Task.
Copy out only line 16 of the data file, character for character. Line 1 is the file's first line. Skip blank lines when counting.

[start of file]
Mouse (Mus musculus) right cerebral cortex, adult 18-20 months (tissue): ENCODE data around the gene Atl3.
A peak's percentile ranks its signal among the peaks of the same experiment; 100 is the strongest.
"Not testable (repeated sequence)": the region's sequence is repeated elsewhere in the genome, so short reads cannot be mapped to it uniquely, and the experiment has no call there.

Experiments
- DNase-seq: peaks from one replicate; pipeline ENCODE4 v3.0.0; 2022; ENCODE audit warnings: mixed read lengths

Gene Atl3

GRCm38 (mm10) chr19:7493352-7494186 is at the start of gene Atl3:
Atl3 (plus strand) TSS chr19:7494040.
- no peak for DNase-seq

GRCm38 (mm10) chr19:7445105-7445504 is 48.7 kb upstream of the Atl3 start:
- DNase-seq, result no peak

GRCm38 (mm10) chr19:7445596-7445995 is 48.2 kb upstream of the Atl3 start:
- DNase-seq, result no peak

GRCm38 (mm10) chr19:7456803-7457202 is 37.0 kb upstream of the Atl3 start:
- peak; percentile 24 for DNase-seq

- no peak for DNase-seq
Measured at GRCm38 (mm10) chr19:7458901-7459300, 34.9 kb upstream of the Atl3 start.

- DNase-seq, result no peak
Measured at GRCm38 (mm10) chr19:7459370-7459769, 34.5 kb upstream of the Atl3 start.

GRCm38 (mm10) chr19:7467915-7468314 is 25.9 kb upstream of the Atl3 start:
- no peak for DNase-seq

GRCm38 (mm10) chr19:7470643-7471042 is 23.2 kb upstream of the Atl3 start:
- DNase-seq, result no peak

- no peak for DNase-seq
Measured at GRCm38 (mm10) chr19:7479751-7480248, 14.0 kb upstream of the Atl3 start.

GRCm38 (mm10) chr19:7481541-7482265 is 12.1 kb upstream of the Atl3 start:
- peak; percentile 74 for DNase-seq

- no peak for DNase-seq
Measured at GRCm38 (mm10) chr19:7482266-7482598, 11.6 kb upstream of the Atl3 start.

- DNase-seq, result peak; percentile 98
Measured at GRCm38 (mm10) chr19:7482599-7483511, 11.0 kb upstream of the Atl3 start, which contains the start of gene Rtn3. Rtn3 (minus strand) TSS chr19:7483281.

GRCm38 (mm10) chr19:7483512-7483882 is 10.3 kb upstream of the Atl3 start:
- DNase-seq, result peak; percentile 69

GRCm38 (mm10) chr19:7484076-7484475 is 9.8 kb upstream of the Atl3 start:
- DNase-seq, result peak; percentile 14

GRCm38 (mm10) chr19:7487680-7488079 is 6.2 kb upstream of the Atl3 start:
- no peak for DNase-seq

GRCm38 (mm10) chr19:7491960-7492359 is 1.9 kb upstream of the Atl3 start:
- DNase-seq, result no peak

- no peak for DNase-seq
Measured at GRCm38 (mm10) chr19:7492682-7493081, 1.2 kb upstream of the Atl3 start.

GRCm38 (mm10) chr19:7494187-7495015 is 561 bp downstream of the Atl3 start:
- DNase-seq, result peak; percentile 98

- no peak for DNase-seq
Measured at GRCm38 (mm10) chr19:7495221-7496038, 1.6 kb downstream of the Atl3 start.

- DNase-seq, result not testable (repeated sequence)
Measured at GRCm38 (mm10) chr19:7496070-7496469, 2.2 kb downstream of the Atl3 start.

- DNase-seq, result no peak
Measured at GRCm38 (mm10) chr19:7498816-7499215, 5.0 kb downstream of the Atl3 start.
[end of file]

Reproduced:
- no peak for DNase-seq